It was a gloriously sunny day last Tuesday (24th May) when we welcomed a delegation of regional politicians from the area of Oeste, a developing innovation area to the north of Lisbon. The delegation of 20 people, photographed below in front of our energy-delivering giraffe, were elected leaders of communes and towns from Oeste who were travelling around Scandinavia on a fact-finding tour. They had first visited Copenhagen and Helsingborg before visiting us and then concluding their tour in Stockholm.
It was the first official visit that we had hosted in our newly renovated Möllegården visitor centre on the Science Village site. The visitors were particularly interested in the environmental aspects of what was happening at Brunnshög, the renovation of the old windmill, the vast construction site of the ESS and the shining ring of the MAX IV synchrotron. They were keen to know what the benefits to the man and woman in the street are when it comes to research on materials. Materials science is perhaps a less headline-grabbing scientific discipline than the captivating images from the Hubble telescope or the apparently inexplicable consequences of the Higgs boson. They were also curious to learn about the business model for Science Village Scandinavia and they grasped quite readily the way in which SVS will support and add value to the scientific research that will be carried out on MAX IV and ESS.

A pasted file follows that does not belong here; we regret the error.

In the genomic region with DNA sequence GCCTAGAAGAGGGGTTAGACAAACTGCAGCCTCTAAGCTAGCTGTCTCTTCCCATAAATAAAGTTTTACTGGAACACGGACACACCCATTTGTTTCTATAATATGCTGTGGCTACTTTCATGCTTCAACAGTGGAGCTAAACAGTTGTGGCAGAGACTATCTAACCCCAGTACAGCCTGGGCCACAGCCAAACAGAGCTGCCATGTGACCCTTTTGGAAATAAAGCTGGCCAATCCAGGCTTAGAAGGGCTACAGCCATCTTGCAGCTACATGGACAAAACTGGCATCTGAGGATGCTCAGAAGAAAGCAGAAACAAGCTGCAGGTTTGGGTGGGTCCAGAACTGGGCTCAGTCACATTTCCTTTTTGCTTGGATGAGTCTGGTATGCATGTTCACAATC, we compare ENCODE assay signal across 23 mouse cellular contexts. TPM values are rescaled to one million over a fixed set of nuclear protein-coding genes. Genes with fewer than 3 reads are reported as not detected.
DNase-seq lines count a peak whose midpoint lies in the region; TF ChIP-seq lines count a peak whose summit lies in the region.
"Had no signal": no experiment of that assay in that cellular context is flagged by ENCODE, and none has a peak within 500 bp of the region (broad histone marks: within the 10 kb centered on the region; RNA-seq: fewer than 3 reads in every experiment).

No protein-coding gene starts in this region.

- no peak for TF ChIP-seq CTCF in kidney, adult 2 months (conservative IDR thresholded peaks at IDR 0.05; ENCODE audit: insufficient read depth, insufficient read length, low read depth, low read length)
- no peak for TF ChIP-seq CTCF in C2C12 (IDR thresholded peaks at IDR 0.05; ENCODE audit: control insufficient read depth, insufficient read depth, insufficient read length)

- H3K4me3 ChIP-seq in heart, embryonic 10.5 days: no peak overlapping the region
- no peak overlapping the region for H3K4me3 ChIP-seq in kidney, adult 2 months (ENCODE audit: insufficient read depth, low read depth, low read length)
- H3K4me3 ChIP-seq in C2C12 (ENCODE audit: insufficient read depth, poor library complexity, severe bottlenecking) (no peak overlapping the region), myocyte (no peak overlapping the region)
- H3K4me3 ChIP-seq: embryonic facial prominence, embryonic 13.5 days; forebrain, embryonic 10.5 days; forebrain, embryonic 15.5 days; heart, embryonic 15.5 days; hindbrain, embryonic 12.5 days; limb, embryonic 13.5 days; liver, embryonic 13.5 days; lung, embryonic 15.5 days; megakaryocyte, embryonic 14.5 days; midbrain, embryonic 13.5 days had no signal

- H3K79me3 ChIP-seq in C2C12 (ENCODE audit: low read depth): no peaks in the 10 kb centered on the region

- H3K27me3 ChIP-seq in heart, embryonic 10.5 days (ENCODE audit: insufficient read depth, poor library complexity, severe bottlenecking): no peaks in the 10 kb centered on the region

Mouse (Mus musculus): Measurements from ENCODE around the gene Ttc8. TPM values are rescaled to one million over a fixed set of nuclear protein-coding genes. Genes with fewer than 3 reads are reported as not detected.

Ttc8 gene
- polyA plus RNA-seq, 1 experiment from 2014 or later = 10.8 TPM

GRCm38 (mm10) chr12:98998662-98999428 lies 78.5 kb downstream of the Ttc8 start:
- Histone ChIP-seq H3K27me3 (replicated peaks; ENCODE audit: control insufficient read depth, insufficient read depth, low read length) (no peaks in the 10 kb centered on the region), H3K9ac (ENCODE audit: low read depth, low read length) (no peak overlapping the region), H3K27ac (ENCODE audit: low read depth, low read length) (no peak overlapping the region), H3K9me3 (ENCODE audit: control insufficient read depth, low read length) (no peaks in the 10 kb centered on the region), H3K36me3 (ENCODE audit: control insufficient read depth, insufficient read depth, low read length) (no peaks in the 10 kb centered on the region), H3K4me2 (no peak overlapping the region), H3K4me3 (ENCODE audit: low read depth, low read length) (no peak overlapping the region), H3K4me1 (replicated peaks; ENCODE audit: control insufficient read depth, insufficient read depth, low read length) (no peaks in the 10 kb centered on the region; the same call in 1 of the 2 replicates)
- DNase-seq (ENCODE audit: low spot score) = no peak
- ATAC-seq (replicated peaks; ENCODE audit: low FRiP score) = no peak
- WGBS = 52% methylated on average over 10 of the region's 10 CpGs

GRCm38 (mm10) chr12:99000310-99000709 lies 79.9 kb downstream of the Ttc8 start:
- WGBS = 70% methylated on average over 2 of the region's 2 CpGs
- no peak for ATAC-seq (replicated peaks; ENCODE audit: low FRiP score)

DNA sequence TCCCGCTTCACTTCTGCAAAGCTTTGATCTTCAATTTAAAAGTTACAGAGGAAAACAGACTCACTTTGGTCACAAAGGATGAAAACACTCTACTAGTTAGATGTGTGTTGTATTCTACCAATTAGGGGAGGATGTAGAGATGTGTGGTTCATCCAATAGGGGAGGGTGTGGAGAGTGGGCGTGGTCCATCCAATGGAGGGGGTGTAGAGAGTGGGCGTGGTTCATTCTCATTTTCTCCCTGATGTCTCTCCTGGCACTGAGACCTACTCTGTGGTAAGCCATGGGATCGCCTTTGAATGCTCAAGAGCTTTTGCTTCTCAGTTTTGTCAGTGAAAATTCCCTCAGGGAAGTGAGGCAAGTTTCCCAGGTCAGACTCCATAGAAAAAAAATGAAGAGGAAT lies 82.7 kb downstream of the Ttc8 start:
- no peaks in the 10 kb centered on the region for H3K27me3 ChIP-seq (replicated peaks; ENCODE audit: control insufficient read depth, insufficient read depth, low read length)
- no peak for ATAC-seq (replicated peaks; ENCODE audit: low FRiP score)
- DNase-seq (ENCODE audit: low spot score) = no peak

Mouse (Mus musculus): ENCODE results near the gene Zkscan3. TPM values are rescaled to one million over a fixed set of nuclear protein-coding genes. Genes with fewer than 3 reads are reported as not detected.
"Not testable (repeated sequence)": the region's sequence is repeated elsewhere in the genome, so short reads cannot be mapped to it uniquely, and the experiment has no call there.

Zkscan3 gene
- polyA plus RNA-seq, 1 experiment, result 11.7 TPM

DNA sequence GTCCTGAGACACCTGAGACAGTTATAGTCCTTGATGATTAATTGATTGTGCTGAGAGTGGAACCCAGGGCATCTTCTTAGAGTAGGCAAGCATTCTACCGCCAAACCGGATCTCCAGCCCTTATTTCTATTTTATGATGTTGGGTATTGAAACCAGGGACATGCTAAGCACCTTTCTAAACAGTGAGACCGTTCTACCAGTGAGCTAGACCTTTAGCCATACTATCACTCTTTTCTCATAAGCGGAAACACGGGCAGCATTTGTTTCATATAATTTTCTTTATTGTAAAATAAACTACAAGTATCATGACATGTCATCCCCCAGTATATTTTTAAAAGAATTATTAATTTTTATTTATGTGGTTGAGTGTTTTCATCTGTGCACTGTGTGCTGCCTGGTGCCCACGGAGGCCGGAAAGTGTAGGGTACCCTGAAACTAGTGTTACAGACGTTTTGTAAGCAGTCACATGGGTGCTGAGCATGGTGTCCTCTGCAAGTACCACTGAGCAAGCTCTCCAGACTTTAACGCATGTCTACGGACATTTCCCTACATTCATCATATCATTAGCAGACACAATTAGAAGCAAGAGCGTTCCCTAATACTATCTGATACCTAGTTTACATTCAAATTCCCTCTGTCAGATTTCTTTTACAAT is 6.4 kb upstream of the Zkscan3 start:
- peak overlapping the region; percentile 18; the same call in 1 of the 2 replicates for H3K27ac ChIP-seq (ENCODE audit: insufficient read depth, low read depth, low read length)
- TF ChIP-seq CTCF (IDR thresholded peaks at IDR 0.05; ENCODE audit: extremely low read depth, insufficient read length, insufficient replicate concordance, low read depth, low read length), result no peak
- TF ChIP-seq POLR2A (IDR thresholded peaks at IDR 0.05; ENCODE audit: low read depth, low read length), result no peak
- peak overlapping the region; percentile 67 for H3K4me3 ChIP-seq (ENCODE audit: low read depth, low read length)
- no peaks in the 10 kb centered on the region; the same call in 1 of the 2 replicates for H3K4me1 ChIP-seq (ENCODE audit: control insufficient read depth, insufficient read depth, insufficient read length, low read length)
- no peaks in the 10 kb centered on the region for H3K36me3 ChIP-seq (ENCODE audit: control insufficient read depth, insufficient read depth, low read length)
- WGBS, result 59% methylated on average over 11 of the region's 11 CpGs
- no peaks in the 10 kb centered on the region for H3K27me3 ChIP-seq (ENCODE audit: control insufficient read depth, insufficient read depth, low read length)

Following presentations of SVS itself and the ongoing work at ESS, and being surprised by a resident Portuguese staff member from ESS addressing them in their native tongue, we moved on to MAX IV where they met by chance leaders of Lund University and were able to enter the MAX IV experimental hall and see for themselves the scale of such a research facility. In the photograph Tutti Johansson Falk is telling the visitors they are getting ready for the official opening ceremony on June 21st.
The group then boarded the bus that had brought them from Copenhagen and we drove on through the Ideon Science and Innovation Park and the science campus of Lund University, stopping briefly outside Lund Cathedral to see the mediaeval centre of the city which today is embracing future technologies. We said goodbye to them as they left for Sturup airport and on to Stockholm. We’re hopeful that this visit will be the beginning of continued exchanges and collaborative projects. We wish them well and thank them for their visit.